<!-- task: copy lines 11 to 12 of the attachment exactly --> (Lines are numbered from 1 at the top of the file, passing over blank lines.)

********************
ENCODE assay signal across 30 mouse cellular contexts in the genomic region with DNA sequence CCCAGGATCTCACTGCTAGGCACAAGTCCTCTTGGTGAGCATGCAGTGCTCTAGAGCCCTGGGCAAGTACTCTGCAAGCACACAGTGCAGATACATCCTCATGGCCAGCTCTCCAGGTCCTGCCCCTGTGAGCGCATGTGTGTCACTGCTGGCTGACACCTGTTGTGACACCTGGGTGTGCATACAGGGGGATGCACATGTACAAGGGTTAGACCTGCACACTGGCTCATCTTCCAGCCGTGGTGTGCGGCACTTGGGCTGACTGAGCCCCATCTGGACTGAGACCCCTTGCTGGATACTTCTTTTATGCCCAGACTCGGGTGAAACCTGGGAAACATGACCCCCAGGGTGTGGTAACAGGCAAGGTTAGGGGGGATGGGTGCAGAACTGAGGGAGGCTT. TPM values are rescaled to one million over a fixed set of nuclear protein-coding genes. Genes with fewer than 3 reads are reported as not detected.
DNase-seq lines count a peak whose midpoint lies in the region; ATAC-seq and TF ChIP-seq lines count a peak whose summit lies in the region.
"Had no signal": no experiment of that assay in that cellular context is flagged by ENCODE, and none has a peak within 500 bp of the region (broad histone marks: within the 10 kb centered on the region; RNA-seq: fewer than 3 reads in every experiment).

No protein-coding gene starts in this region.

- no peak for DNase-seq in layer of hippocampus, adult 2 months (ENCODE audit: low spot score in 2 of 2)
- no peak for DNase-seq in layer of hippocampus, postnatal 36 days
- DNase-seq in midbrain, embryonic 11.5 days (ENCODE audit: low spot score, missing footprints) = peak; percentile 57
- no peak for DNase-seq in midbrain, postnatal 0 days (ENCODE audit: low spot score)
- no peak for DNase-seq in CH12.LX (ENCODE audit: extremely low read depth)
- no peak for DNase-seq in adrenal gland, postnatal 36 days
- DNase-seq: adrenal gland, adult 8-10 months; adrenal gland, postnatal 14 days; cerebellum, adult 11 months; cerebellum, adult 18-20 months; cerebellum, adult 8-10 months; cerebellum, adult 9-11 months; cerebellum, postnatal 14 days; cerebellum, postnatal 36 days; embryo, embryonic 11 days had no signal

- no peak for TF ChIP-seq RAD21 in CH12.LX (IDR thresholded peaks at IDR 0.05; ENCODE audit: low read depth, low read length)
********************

- DNase-seq: adrenal gland, adult 8-10 months; adrenal gland, postnatal 14 days; cerebellum, adult 11 months; cerebellum, adult 18-20 months; cerebellum, adult 8-10 months; cerebellum, adult 9-11 months; cerebellum, postnatal 14 days; cerebellum, postnatal 36 days; embryo, embryonic 11 days had no signal

- no peak for TF ChIP-seq RAD21 in CH12.LX (IDR thresholded peaks at IDR 0.05; ENCODE audit: low read depth, low read length)